Ethics director pokes hole in Boca mayor’s defense of developer votes

The executive director of the Palm Beach County Ethics Commission delivered a blow to Boca Raton Mayor Susan Haynie’s cover for votes she’s taken involving a major developer with whom she has financial ties.

And she’s not happy about it.

Ethics Director Mark Bannon confirmed the findings of a Palm Beach Post investigation, saying a 2013 opinion that Haynie has used doggedly to defend her votes on projects involving James Batmasian does not green light them when Batmasian is either the applicant or developer coming before the city. In all 12 votes Haynie has taken, Batmasian or one of his business entities was one or both.

Haynie accused Bannon of “cherry-picking” his facts and said at a Boca Raton City Council meeting Tuesday night that she’s going to ask him to clarify his comments, which came in a letter to the council.

Haynie founded a property management firm with her husband that manages a residential association whose board is nearly all Batmasian employees. Haynie’s Community Reliance has managed the property since 2010, and she’s sat on the council since 2008. James and Marta Batmasian are the largest commercial landowners in Boca Raton.

Tuesday night, Haynie told her colleagues that the ethics opinion’s key point was whether the property association would benefit from any vote she took, and since the Deerfield Beach association wouldn’t, she could vote.

Missing from that equation is the control the Batmasians exert over the association, which manages a residential community where they own 1,400 of 1,600 units.

And ethics experts have told The Post these opinions apply only to situations that mirror all of the facts in the opinion’s conclusion. That’s where the developer/applicant issue comes in.

Haynie also said she would not ask for a new opinion to guide her on future votes involving Batmasian.

The council’s new ethics ordinance, which hasn’t yet been adopted, would require her to post her request and any correspondence about it on the city’s website. In 2013, both she and Batmasian were anonymous when the ethics commission was asked to render an opinion.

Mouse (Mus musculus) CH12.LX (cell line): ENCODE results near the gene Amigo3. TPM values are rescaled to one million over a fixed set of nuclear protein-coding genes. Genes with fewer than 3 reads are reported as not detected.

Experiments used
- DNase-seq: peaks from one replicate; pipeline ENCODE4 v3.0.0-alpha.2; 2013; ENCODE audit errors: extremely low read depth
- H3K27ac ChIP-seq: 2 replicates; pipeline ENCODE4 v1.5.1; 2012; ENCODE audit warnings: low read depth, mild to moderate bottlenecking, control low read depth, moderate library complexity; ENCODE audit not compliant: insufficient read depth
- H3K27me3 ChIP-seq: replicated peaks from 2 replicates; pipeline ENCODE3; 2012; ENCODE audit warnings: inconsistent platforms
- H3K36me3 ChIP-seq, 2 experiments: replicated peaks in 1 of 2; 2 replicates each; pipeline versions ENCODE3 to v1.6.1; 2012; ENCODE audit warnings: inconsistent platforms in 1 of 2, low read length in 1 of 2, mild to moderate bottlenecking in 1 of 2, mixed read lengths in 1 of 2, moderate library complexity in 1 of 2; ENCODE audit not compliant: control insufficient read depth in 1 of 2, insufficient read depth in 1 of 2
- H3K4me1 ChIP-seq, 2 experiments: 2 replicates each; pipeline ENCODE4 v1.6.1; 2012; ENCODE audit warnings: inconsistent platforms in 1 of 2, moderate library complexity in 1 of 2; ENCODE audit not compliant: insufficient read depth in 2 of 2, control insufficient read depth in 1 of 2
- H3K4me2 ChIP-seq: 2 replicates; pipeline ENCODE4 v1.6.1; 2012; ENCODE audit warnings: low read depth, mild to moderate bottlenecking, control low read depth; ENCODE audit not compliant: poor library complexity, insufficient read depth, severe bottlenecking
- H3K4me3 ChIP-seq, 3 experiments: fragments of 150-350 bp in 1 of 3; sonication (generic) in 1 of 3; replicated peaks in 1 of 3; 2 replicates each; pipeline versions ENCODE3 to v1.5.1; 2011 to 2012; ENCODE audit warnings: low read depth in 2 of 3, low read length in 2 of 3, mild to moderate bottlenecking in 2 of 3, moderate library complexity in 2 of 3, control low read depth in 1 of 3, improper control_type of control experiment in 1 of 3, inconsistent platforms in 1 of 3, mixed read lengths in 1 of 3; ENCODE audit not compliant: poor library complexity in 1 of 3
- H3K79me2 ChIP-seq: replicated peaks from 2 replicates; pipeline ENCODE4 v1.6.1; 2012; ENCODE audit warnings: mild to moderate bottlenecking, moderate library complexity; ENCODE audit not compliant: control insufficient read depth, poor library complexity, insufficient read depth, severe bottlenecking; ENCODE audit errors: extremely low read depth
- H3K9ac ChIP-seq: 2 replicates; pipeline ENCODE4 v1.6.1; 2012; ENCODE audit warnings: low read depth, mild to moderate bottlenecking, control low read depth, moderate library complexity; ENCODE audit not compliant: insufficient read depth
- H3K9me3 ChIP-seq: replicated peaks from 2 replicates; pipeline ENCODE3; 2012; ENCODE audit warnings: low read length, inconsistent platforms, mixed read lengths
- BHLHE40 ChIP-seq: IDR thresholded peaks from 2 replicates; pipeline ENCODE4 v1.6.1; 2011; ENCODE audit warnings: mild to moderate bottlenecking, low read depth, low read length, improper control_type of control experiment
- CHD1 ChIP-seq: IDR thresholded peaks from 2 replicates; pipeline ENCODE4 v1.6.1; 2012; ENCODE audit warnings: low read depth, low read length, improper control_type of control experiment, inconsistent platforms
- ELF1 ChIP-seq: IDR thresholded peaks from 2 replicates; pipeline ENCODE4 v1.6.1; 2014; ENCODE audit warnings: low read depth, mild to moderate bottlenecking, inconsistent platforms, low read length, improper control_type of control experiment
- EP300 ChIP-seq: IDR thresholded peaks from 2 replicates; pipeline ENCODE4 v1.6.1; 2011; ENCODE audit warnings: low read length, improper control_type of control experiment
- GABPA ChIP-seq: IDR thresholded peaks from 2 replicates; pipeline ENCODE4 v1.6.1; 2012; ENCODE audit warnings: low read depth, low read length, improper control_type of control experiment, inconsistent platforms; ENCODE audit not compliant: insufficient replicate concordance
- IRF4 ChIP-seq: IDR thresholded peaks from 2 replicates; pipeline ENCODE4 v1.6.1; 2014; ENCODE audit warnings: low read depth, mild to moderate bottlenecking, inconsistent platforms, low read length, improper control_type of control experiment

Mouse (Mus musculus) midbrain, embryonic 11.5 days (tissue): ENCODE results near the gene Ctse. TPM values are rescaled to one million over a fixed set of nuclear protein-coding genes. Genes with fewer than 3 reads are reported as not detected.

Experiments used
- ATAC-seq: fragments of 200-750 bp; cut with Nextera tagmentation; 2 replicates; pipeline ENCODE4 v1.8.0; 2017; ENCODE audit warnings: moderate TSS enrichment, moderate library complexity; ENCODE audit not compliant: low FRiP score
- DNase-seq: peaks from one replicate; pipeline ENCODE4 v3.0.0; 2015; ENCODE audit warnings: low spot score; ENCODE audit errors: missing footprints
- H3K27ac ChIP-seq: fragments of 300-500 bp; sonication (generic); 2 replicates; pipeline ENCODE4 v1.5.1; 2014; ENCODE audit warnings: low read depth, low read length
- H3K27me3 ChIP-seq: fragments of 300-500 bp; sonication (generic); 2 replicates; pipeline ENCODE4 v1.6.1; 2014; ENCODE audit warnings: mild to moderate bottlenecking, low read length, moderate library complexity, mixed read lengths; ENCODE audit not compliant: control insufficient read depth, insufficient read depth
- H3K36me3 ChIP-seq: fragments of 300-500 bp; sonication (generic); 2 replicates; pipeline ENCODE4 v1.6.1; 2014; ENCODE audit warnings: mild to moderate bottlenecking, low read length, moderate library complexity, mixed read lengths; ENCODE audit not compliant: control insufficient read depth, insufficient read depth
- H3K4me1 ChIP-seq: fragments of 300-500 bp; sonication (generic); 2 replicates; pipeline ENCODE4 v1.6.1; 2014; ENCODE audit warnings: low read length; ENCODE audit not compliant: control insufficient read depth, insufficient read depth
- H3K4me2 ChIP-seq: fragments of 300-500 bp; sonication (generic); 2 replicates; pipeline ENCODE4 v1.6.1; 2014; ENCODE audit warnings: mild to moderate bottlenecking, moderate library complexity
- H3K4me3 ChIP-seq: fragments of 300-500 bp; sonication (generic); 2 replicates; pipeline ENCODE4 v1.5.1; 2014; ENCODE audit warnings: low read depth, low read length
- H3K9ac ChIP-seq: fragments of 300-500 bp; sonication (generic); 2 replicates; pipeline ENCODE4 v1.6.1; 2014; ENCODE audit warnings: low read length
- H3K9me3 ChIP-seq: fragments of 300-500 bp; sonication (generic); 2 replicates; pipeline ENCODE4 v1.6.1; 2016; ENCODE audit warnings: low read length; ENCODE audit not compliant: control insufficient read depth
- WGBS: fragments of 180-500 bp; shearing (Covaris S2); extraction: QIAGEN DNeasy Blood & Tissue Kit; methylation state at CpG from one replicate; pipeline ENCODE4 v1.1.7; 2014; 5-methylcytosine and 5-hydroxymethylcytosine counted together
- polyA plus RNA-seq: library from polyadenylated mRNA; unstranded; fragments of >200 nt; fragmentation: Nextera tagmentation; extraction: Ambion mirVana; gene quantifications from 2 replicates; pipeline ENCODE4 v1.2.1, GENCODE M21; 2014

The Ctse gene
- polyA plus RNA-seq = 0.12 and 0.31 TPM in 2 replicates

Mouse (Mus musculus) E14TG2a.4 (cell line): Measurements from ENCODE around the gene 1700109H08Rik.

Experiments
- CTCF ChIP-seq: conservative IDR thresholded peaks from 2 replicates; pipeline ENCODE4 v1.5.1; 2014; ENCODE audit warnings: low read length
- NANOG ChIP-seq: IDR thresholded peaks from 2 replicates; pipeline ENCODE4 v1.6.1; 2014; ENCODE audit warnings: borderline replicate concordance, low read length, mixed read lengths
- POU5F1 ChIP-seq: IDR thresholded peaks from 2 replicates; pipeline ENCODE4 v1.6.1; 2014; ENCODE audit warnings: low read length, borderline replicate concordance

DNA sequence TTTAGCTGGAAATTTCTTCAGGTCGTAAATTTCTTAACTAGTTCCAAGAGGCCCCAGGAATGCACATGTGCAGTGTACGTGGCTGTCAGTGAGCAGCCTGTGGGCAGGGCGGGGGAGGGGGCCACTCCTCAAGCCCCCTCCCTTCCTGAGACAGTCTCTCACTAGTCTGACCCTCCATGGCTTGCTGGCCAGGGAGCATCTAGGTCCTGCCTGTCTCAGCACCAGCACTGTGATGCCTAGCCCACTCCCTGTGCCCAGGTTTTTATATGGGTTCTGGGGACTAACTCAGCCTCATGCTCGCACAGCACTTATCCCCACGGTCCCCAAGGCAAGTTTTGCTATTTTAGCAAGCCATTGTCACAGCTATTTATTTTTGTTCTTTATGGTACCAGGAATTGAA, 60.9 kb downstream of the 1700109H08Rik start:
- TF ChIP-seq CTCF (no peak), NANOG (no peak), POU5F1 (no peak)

On deck could be a transformative project in the heart of downtown Boca Raton. In June, Batmasian’s company Investments Limited, submitted plans to tear down a portion of his signature commercial plaza, Royal Palm Place, and build two high-rise apartments.

Haynie did say she would consult with Bannon for guidance before any votes in the future and she would report back to her council colleagues on what he said.

It isn’t clear whether Bannon would offer such advice. In responding to the council’s request that the commission revisit Haynie’s 2013 opinion, Bannon said the commission doesn’t look backward.

Nor will it offer guidance for the future unless a new opinion describing a potential conflict is requested. And that can be done in this case only by Haynie or the city attorney on her behalf.

Bannon could not be reached Wednesday for comment.

In 2013, the ethics commission first told Haynie she shouldn’t vote if Batmasian was the developer. The ethics commission said Haynie should recuse herself and harshly criticized the business relationship, saying it lent itself to opportunities for corruption.

Then the city attorney changed the facts, saying Batmasian was an investor in the project, not the developer.

The commissioners gave her a hesitant nod.

Meanwhile, a Haynie political foe launched new ethics complaints against her, expanding one with the Florida Commission on Ethics and filing a new one with the county.

“It is painfully apparent that this city council is unwilling and unable to address the obvious conflict questions involving Susan Haynie,” said Al Zucaro, who Haynie defeated in a contentious March mayoral election.

The added complaint he filed with the state now gives it leeway to investigate the Haynie-Batmasian business relationship detailed by The Post. Zucaro’s initial complaint centered on whether Haynie should have put Community Reliance on her required financial disclosure forms. She has never listed the company as a source of income, saying the $12,000-a-year the company made all went to her husband.

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